The percentage of nonwater doubled, which means the weight of the apricots was cut in half. Therefore, the total weight must be 500 kilograms.

Delicious.

## Solution to last week’s Riddler Classic

Congratulations to 👏 John Chessant 👏 of Melville, New York, winner of last week’s Riddler Classic!

Last week we flipped a coin to play a game. If we flipped heads, we won. But if we flipped tails, the game continued, and we then needed to flip *two* heads in a row to win. If we happened to flip another tails before we did that, we then needed *three *heads in a row to win, and so on. We may flip a potentially infinite number of times, always needing to flip a series of N heads in a row to win, where N is T + 1 and T is the number of cumulative tails tossed. We won if and when we flipped the required number of heads in a row. What are the chances of winning this game?

They are about **71.1 percent**.

It’s natural, at first, to guess that your chances of winning are 100 percent. You can flip the damn coin forever, after all, and given enough time it seems like you’d be guaranteed to get the heads you need. But that isn’t quite right. It becomes so difficult to win if you start to toss a few dreaded tails that your chances of winning, even with an infinite number of flips, converge to something less than 100 percent. Don’t get unlucky early, or there may be no coming back.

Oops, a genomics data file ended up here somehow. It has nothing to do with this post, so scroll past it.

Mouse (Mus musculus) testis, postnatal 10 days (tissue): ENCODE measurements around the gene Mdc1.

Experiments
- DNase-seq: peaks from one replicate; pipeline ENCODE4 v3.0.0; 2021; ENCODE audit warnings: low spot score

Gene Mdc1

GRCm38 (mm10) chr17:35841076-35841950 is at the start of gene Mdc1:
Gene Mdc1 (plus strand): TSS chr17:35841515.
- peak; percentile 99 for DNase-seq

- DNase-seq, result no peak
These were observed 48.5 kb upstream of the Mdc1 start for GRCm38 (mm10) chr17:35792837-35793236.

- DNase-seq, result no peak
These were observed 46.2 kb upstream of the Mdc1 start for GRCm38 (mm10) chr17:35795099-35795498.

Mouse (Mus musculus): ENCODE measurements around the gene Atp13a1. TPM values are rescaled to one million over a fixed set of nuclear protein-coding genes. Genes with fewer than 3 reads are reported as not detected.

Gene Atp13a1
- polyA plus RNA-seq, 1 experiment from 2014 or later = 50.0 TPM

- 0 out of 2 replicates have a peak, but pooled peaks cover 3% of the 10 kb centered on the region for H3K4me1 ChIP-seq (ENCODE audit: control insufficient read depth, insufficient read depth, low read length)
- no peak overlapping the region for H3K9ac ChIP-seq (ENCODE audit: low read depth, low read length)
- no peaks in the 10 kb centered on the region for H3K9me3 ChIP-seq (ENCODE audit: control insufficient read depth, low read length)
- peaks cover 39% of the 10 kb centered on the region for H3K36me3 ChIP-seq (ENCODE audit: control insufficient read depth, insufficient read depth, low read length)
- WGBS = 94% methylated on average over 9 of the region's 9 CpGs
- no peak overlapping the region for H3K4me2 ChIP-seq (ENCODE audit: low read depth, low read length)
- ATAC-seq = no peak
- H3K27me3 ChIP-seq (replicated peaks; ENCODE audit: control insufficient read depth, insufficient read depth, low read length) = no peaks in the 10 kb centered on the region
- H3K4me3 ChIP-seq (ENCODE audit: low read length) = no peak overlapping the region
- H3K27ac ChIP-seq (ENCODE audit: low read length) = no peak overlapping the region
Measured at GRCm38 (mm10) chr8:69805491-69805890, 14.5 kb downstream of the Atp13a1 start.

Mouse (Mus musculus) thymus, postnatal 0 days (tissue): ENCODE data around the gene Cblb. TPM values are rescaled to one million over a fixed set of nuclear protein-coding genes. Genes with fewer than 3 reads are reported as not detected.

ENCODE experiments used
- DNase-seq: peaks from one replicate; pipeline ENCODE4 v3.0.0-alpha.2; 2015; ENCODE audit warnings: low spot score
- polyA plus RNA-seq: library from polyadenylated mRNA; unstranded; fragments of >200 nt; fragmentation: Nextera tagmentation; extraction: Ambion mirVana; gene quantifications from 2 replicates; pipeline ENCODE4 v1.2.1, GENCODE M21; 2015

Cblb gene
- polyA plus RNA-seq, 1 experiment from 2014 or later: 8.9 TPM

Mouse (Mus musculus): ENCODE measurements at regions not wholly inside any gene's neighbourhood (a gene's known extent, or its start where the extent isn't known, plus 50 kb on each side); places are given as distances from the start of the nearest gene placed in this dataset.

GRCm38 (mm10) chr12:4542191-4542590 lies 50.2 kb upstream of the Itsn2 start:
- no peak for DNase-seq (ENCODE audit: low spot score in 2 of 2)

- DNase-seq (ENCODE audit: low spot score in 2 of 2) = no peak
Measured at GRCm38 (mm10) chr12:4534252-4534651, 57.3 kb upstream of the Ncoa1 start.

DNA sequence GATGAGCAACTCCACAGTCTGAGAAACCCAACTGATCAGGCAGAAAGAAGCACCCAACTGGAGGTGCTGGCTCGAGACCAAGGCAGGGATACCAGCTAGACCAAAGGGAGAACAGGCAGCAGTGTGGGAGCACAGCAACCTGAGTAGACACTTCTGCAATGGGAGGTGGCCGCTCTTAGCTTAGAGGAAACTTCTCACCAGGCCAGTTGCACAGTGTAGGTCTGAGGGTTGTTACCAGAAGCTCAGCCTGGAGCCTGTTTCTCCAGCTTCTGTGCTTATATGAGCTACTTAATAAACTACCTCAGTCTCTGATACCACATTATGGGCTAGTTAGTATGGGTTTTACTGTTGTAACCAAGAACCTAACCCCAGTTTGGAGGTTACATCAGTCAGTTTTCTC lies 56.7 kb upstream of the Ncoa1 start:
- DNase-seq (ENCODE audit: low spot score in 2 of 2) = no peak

To figure this one out, it helps to think first about the chances of *losing *rather than the chances of winning.

Let \(P(T)\) be that probability of losing when we’ve flipped our Tth tail. Two things can happen from here. One, we could flip the \(T+1\) heads in a row that we need to win. This happens with probability \((1/2)^{T+1}\). Or two, we could flip another tails before we do that. That happens the rest of the time. So now \(P(T)\), or probability of *losing*, looks like this:

\begin{equation*}P(T)=\left( 1 – \frac{1}{2^{T+1}} \right) P(T+1) \end{equation*}

In other words, if we don’t flip our requisite \(T+1\) heads in a row, we wind up in the situation where we lose with probability \(P(T+1)\).

The probability of *winning* this game is one minus the probability of losing at the beginning, or \(1-P(0)\). We can get to that number by multiplying together all the chances throughout the game that we *don’t* win and subtracting that from one:

\begin{equation*}1-\prod_{T=1}^{\infty}\left(1-\frac{1}{2^{T+1}}\right) \end{equation*}

That expression equals about 0.711, or about a 71.1 percent chance of winning.

As solver Keith Hudson and others pointed out, this is a special case of the delightfully named Euler (non-totient) function, which itself is a special case of the delightfully named q-Pochhammer symbol.

Tess Huelskamp shared her programmatic approach using Python, and Lewis Curtis Millholland V created a simulator where you can play the game yourself — you don’t even need to go digging in your couch for a real coin!

Happy flipping.

## Want to submit a riddle?

Email me at oliver.roeder@fivethirtyeight.com.